I’m 6 years old, and much to my dismay, my mother decides to enroll me in Indian classical dance classes. I resist it, but as time passes, my appreciation grows. I realize the art form brings me closer to my cultural identity and helps me form a basis for which I can proudly commit to being different from others.
But, as my life went on, the environments around me inevitably changed, as did what was expected of me. While I was never one to conform to expectations, I genuinely believed dance, and a closeness and understanding towards my culture were only necessary for my childhood days, so that when I progressed, I didn’t “forget” what it meant to be Indian. Thus, I didn’t feel the need to openly express my cultural identity when I introduced myself to others — a side of myself that I spent so much of my time developing through going to my temple, attending dance classes, and partaking in Indian festivals/celebrations, to name a few.
Slowly but surely, I woke myself up to the reality behind my actions. I distanced myself from my culture because I thought it would help me succeed in life. In the past few years, especially as I’ve worked to build my career, I have been rejected and not readily accepted many a time for no apparent reason other than the fact that I was Indian. Historically, people of my culture haven’t been given many opportunities. This made it hard for others to “take a chance on me”, I presumed. If that was true regardless of whether or not I expressed my culture, then why was I hiding it at all? Why did I always feel that I needed to silence that Indian music-loving, Hindi-film watching, Bharata Natyam dancer that I was?
[Read More: Cultural Identity and the Insecurities Associated With Naming]
I ask myself this, even today, when I have a moment of fear posting clips or snippets of myself dancing. It’s not just that doing so would be “breaking new ground,” since a multi-faceted Indian girl really has not been represented in mainstream media before, but it’s actually out of fright that it would work against the advancement of my career. In my search for a manager for Stylebymalvika and the incoming business opportunities, I came across not one, not two, but several agencies that claimed to love my sense of style, yet stated that I wasn’t “what they were looking for.”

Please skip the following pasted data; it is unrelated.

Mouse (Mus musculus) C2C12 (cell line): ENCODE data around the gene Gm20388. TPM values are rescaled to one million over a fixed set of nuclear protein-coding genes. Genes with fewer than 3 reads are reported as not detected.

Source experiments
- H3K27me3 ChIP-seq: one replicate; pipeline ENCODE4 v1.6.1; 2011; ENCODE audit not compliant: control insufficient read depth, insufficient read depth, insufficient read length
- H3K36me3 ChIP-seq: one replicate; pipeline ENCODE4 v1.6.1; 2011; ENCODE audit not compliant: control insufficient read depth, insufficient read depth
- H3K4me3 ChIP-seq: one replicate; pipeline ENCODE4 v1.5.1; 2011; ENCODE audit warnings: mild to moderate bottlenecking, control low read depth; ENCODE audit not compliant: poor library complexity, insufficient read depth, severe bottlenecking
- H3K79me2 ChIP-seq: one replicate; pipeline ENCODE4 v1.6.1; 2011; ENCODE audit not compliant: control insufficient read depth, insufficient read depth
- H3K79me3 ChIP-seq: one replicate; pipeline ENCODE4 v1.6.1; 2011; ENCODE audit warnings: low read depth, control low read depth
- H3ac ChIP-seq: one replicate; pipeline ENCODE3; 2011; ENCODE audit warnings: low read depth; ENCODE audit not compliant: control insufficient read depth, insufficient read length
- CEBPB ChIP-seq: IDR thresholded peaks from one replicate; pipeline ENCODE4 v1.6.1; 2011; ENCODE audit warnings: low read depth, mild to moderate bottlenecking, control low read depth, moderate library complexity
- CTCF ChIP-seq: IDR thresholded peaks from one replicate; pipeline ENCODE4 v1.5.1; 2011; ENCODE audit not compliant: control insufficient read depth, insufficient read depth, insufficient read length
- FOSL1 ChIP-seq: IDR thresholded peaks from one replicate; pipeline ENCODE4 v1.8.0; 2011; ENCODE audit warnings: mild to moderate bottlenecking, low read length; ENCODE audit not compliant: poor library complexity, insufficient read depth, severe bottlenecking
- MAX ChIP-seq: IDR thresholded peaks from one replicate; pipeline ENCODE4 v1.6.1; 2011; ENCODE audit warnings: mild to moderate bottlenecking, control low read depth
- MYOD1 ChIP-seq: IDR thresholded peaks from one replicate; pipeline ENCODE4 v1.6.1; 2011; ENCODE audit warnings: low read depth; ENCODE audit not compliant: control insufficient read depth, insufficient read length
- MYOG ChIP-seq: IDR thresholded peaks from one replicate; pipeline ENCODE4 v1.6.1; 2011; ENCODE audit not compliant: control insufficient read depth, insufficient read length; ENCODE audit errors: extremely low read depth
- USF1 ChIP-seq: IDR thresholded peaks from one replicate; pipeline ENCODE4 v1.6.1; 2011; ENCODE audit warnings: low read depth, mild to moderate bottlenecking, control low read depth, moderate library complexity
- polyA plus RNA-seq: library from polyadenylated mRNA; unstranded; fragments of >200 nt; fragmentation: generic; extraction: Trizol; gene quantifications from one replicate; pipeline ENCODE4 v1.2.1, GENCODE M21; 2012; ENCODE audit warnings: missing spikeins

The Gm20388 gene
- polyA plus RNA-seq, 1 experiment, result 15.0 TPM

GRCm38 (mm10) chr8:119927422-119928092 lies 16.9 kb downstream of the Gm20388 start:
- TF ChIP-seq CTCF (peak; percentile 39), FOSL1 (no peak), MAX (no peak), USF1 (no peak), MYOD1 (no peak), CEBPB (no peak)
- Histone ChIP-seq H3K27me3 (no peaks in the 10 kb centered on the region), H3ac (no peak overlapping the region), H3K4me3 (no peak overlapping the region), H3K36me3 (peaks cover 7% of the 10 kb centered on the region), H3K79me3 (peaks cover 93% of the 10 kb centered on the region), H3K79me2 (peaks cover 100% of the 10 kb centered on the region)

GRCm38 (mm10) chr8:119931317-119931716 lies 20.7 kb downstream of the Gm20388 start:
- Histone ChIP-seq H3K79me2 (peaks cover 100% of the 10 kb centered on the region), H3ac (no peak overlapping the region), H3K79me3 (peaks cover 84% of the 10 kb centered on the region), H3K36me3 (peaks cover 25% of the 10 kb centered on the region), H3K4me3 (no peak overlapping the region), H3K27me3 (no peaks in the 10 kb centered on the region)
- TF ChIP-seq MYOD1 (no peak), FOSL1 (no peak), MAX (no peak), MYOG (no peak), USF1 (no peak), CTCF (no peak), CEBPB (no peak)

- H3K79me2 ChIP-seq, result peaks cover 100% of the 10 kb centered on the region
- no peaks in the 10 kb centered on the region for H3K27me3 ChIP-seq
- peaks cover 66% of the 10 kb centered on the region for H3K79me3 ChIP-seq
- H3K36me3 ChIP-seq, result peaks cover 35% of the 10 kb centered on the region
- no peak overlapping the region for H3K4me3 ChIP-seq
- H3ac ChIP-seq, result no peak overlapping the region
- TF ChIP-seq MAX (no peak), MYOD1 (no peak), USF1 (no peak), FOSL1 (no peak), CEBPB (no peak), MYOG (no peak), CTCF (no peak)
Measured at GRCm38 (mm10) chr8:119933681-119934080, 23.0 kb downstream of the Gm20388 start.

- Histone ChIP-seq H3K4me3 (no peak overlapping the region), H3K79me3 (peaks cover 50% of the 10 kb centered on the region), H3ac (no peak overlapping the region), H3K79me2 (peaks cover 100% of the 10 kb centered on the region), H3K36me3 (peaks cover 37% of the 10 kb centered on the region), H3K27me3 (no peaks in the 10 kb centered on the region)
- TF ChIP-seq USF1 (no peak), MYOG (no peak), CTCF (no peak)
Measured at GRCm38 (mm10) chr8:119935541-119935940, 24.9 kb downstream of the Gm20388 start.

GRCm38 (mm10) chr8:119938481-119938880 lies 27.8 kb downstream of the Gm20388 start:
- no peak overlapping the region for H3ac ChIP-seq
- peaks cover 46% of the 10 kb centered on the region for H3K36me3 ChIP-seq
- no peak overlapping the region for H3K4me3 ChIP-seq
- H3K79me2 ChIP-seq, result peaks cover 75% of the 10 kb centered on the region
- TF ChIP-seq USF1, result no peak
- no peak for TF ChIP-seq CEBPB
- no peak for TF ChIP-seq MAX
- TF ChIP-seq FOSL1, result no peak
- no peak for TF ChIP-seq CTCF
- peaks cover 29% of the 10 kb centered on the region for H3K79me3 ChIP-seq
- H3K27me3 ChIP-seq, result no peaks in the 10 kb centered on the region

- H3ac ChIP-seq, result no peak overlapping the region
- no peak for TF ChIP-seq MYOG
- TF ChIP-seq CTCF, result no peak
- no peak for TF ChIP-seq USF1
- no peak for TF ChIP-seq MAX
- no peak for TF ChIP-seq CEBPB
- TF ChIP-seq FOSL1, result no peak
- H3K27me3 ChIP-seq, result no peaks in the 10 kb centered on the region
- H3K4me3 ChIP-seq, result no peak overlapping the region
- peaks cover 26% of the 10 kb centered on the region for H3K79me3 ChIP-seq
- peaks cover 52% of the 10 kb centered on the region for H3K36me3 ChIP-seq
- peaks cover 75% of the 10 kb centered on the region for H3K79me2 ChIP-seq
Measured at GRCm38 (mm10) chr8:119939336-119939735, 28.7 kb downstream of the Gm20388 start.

When they alluded to me, instead of my style or capabilities, I knew there was something deeper going on. After some reflection and research, I realized most of their rosters were blonde-haired, fair-skinned individuals. A few of them had the one-off African American talent, so as to merely “tick off” the diversity box. While this frustrated me, it made me realize that I couldn’t place my self-worth, life’s direction, and voice in the hands of someone else — ultimately, it made no difference what I did, I couldn’t tip the odds in my favor. I was who I was, and I might as well take pride in that.
This place — of learning to take pride in something — felt familiar. It was the same feeling that encumbered me as I eased into loving Bharata Natyam — from an apprehensive child to a passionate woman learning to love the art of expression.
As each day passes now, I actively think about how to express my cultural identity amidst the American/Westernized side of who I am on my platform. Whether that means sharing anecdotes/memories from my dance, moments when I’m excited to go watch a new Hindi film, or am simply wearing an Indian outfit. I no longer want this part of myself to hide under a shell.
[Read More: ‘You Speak Hindi, Right?’: How College Taught Me to Embrace My Unique Cultural Identity]
I wore flowers from my Indian Classical Dance ensemble in my hair during fashion week this past February.
I regularly mix jhumkas into my daily looks.
And you know what — people appreciate that it’s different!
I say to all of those who find themselves feeling out of place and unwanted — in any way, shape, or form — express all sides of your culture. It pulls in support, inspires others, humanizes you, and, quite frankly, makes you that much more interesting. Those who are scared off by it weren’t meant for you in the first place.